Lions & Ghosts | Interview | Michael Lockwood | “Buried treasure from 80s L.A.”
Los Angeles’ buried treasure Lions & Ghosts recently digitally issued their debut album, ‘Velvet Kiss, Lick Of The Lime’ from 1987 and also released a new single, out via Sparkle Plenty/Deko Entertainment.
A quartet from Los Angeles consisted of frontman Rick Parker, guitarist Michael Lockwood, bassist Todd Hoffman, and drummer Micheal Murphy. The band took its influences from The Beatles, T. Rex, The Byrds, and more. Their love of memorable choruses and lyrics with a psychedelic twist shone through on their debut album. The band toured a good deal, supporting acts as varied as Gene Loves Jezebel, Love and Rockets, The Church, The Alarm, Dramarama, Guns N’ Roses, amongst others. Chances are, if you were at a cool show in the late 80s in L.A. at the Hollywood Palladium or the Palace, you saw Lions & Ghosts opening for someone.
Would you like to talk about your background? What kind of records would we find in your teenage room?
Michael Lockwood: Well, we would have to look way back in time. My room was filled with records of the day. I was an avid consumer of music. I think I bought an album every week. I had Bowie on constant rotation. I was always looking for something new. I discovered Cheap Trick, Starz, Be-Bop Deluxe, Patti Smith, Television, Kate Bush, The Damned, The Tubes, Montrose, Blondie, and The Ramones. I loved all the AM Radio singles that were out. Elton John, Thin Lizzy, Fleetwood Mac, Kiss, Led Zeppelin, America, Jim Croce, Ambrosia, Player, Wings, and the list goes on and on. Let’s not forget every Beatle record ever made.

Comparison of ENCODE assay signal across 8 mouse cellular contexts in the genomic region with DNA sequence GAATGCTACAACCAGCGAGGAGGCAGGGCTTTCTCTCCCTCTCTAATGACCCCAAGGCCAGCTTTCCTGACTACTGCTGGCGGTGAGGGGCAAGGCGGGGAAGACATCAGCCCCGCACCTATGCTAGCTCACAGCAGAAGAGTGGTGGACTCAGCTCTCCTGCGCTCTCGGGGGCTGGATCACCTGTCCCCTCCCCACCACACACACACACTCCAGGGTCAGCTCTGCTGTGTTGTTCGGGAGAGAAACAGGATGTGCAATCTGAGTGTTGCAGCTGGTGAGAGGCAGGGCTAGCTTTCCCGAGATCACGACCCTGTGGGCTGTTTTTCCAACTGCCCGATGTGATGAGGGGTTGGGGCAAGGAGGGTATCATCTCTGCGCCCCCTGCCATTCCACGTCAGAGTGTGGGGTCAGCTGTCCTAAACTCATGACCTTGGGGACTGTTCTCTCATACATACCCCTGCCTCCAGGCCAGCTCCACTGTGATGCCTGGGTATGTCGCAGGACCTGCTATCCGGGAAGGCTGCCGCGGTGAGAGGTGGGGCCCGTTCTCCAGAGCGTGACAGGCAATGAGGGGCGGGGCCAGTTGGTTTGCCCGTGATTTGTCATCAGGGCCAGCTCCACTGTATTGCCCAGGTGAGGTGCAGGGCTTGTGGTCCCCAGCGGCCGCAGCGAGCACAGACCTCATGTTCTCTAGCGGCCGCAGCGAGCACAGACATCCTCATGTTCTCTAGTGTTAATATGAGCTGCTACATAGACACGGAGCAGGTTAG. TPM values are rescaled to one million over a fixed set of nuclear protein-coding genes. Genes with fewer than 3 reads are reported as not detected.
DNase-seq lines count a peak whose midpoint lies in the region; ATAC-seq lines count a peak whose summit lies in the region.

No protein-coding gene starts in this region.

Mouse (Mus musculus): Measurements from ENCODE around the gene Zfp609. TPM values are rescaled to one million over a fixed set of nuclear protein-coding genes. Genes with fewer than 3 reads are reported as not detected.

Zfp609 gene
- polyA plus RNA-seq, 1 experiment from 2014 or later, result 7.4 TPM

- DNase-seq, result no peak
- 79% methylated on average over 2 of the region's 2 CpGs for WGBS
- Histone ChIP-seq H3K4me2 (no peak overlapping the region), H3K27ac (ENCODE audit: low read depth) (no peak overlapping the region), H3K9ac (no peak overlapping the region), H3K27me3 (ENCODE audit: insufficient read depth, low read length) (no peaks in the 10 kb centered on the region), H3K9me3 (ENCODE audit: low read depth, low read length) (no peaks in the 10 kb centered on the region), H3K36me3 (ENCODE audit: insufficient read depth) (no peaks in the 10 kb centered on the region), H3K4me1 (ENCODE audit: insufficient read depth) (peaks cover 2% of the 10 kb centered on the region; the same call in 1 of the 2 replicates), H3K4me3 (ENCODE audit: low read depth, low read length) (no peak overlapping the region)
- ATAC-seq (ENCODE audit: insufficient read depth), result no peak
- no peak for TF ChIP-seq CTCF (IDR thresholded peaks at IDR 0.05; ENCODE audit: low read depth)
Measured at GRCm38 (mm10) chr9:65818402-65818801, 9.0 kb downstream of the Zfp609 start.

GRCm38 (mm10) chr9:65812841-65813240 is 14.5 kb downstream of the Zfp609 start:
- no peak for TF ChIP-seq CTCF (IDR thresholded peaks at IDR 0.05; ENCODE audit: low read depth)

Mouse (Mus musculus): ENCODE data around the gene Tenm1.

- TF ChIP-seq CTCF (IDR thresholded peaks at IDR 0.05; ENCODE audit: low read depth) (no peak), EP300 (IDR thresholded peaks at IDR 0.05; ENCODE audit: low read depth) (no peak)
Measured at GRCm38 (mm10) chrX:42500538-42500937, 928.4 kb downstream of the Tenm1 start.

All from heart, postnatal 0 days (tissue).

Were members of Lions & Ghosts in any other bands previously? If so, please share some words about it.
Rick, Todd and Michael were all in Banner, a three-piece mod band. I believe Todd had played with the San Diego band Voices; if I remember correctly, Michael Murphy played with Concrete Blonde before joining Rick and Todd. From 1979-1980 I played in a band called Rox. It was a very melodic rock—twin guitar melodies ala Boston and Thin Lizzy.
How come you changed your name from Banner to Lions & Ghosts?
Your guess is as good as mine. I joined Lions & Ghosts just as they had changed it. I believe there was a significant musical shift for them. That may have had something to do with it. The name Lions & Ghosts fit very well with the new musical direction.
You were inspired by good songwriting in the vein of The Beatles and T. Rex. Would you like to talk about what was your typical creative process within the band?
It always seemed that someone would bring an idea to rehearsal. Everyone would go to work trying things out. It was very loose and creative. The heavy load was on Rick as he wrote all the lyrics. I think his lyrics are thoughtful and full of imagery that leaves much room for the listener to interpret the way it suits them.
How did you get signed to EMI in 1987?